Even though Jimmy Olsen doesn’t have a grandiose story yet—in his latest stunt Jimmy destroys a bunch of the city and has to get out of town; they can’t fire him because he’s so popular his YouTube ad revenue is keeping the lights on, so they fake his death and ship him out to Gotham, presumably to reveal the stunt later on for hits. The Gotham stuff gets summed up in three panels out of a three page scene with Jimmy’s new landlord terrifying him. It’s unclear it’s Gotham until the last page, which is fine. On first blush it seems obvious, but then it seems smart. Fraction’s got a simultaneously grounded and outlandish (which Lieber does exceedingly well) reality for the series and it’ll be interesting to see what they do with Gotham. Though it’s not a really satisfying last page reveal. It sets up the series but, depending on if Jimmy’s actually staying in Gotham or going on a DCU road trip… the issue feels like someone left a window open. It’s simultaneously constrained—Fraction does it in little Silver Age-esque chapters, all have their own epical structures (very neat, it’ll be interesting to see if he can keep them going for eleven more issues)—and a little too open. The reveal at the end manages to be narratively solid but thin; it’s good for the series, not the comic. The jump from Perry plotting Jimmy’s working exile (to keep insurance down but views up) to the new location and then the further jump to the fake death? Too many hops. Efficiently done, just… leveraging a lot on shock value and goodwill.

But the book does generate a bunch of goodwill, every page, almost every panel. Fraction knows how to write this comic, Lieber knows how to visualize it. Jimmy Olsen is a can’t miss so it remains to be seen how far Fraction wants to rock the boat. Is he going to try to do anything he knows he can’t get away with… and does it matter either way. It’s still going to be Lieber and Fraction doing a Silver Age Jimmy Olsen homage. That setup is more powerful than a locomotive.

Watchmen (2019) s01e05 – Little Fear of Lightning

Everyone gets everything they want. I wanted a Tim Blake Nelson “Watchmen” episode. And for my sins, they gave me one.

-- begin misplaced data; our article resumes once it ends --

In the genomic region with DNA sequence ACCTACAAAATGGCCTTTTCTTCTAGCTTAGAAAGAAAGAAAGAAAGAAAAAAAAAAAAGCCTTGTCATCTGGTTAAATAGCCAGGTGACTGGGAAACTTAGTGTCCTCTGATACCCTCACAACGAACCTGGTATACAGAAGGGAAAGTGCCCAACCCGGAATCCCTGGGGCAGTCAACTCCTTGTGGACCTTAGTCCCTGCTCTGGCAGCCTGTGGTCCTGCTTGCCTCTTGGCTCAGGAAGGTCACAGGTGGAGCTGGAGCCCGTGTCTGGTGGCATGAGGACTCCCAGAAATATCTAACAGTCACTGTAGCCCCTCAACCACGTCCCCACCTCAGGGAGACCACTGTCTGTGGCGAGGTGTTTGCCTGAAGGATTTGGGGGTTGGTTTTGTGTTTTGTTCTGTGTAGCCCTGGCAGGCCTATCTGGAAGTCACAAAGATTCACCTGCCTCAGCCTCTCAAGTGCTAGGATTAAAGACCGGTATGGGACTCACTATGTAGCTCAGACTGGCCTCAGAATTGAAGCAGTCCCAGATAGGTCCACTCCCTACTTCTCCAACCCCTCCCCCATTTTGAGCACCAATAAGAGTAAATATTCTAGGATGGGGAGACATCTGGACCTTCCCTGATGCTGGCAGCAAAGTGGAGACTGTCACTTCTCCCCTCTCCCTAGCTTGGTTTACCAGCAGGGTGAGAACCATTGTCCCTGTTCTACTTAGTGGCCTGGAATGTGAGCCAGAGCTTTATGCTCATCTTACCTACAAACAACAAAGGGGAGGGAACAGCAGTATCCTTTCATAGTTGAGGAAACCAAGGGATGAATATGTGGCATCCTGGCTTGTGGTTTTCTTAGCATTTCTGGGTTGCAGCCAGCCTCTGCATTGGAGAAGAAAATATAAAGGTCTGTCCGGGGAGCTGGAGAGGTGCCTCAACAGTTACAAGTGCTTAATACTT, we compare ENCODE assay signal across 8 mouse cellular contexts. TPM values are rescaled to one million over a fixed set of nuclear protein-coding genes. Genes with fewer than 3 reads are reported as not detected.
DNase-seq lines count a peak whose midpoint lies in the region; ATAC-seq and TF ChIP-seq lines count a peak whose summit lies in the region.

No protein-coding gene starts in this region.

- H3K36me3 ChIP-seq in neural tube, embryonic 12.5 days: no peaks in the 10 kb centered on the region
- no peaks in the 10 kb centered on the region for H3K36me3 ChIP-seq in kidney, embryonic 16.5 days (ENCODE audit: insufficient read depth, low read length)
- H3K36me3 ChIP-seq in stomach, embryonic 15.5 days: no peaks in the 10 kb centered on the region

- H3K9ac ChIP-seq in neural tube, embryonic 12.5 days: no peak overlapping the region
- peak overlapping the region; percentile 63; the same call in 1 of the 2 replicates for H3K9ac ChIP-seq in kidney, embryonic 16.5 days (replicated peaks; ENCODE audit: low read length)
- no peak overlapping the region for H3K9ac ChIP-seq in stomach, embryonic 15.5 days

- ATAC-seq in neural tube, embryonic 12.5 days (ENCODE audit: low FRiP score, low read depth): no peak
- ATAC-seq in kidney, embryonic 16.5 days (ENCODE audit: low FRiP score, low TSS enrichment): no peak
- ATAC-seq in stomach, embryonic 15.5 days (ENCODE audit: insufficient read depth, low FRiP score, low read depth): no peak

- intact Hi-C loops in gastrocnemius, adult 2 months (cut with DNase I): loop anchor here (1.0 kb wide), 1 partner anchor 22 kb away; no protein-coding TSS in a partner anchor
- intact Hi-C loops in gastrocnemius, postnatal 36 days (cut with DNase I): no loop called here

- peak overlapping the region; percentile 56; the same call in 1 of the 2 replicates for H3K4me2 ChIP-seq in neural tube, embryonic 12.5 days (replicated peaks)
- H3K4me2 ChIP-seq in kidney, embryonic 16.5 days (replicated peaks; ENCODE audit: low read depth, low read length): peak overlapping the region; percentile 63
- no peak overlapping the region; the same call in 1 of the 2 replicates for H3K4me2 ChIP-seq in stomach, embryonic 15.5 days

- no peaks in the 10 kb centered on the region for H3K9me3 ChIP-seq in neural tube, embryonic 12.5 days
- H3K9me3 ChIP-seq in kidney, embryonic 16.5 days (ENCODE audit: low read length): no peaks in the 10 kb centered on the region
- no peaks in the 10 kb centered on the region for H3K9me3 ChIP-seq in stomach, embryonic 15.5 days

Turns out Nelson was in New York for the giant squid attack; as a youth he looked like a cheaper, slightly nerdier Tom Holland and was a Jehovah’s Witness out to preach last minute Jesus to the sinners in New Jersey. He’s in a funhouse when the squid teleports in, covering him in mirrors… which contributed to his origin story because “Watchmen” origin stories are really, really obvious. Though maybe we’ve just gone past where origin stories are going to be any good. “Seeing” the squid attack is all right, for a moment I wondered if Watchmen: The Movie would play any better with it cut in but no because the movie’s still shit and it’s just a faked CG shot pulling back from screaming teen Nelson in Jersey to New York City and the squid.

Turns out the squid attack becomes the subject matter for a 1993 Steven Spielberg film shot in black and white with a girl in a red coat being the only color element because, sure, fuck Schindler’s List, let’s just assume Spielberg’s actually as craven as Damon Lindelof. The Schindler’s List thing will be probably be “Watchmen”’s cheapest moment just because it’s not an Easter egg, they go in hard on explaining it because Lindelof doesn’t do subtle. Even when it seems like he’s going to do subtle, he turns it around and does obvious. In this episode too, at the end, when I was regretting saying nice things about the first couple episodes in particular how well they were directed, because this episode is terribly directed. Steph Green takes the obvious script and somehow makes it even more obvious, which is particularly bad since there are a handful of elements feigning subtly and she really doesn’t want to do anything subtle.

Nelson’s got a life changing experience as he uncovers some of the conspiracy… the pedestrian, contrived conspiracy (again, talking to Lindelof about comic books and what’s good about them must be a mind-numbing experience, doubtlessly even worse than reading one of his terrible comic books) so it ought to—theoretically—give Nelson some fodder as for his performance. Only it doesn’t because it’s so poorly handled. They do the thing where they refer to the opening flashback as one of Nelson’s memories, because the target audience is too stupid to remember forty minutes ago. It’s not condescending though; “Watchmen” isn’t technically superlative enough (anymore) to condescend.

Oh. And Jeremy Irons. So richest man in the world Jeremy Irons used shitty half-inch VHS to record his monologues to the future back in the eighties, making him the eighties equivalent of, you guessed it, a Republic serial villain. Also, for the flashback, they do light makeup on Irons, so he like a fit sixty year-old instead of his usual fit seventy year-old. Because… no de-aging budget? Unless it was a creative decision, which would make sense as there aren’t any good ones this episode.

Also what is the point in making Jean Smart such a useless character. It was always going to waste the character but it also wastes Smart. Though I suppose the only person who manages not to be wasted is Regina King, because she’s able to act past the writing and direction.

Though her writing is really bad this episode.

Supergirl (2015) s05e09 – Crisis on Infinite Earths: Part One